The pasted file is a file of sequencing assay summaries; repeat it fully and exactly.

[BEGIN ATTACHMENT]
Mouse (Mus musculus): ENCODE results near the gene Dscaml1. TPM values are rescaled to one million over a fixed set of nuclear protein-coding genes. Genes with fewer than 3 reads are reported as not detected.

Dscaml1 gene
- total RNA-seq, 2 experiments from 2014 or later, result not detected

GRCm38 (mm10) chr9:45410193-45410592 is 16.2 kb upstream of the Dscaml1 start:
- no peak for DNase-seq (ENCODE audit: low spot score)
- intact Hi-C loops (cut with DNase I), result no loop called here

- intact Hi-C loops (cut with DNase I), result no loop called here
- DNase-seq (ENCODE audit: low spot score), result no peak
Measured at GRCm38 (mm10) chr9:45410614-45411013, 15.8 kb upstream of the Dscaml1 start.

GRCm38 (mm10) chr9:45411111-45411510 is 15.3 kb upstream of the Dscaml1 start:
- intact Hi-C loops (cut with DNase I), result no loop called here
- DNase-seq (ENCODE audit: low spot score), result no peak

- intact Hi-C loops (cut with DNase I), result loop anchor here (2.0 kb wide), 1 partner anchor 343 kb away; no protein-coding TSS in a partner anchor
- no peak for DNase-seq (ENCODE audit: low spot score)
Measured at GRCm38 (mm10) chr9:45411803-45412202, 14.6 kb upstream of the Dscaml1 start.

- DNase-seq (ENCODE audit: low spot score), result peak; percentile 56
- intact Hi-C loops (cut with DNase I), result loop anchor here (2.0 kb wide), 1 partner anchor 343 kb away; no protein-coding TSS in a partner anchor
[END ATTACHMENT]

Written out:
Mouse (Mus musculus): ENCODE results near the gene Dscaml1. TPM values are rescaled to one million over a fixed set of nuclear protein-coding genes. Genes with fewer than 3 reads are reported as not detected.

Dscaml1 gene
- total RNA-seq, 2 experiments from 2014 or later, result not detected

GRCm38 (mm10) chr9:45410193-45410592 is 16.2 kb upstream of the Dscaml1 start:
- no peak for DNase-seq (ENCODE audit: low spot score)
- intact Hi-C loops (cut with DNase I), result no loop called here

- intact Hi-C loops (cut with DNase I), result no loop called here
- DNase-seq (ENCODE audit: low spot score), result no peak
Measured at GRCm38 (mm10) chr9:45410614-45411013, 15.8 kb upstream of the Dscaml1 start.

GRCm38 (mm10) chr9:45411111-45411510 is 15.3 kb upstream of the Dscaml1 start:
- intact Hi-C loops (cut with DNase I), result no loop called here
- DNase-seq (ENCODE audit: low spot score), result no peak

- intact Hi-C loops (cut with DNase I), result loop anchor here (2.0 kb wide), 1 partner anchor 343 kb away; no protein-coding TSS in a partner anchor
- no peak for DNase-seq (ENCODE audit: low spot score)
Measured at GRCm38 (mm10) chr9:45411803-45412202, 14.6 kb upstream of the Dscaml1 start.

- DNase-seq (ENCODE audit: low spot score), result peak; percentile 56
- intact Hi-C loops (cut with DNase I), result loop anchor here (2.0 kb wide), 1 partner anchor 343 kb away; no protein-coding TSS in a partner anchor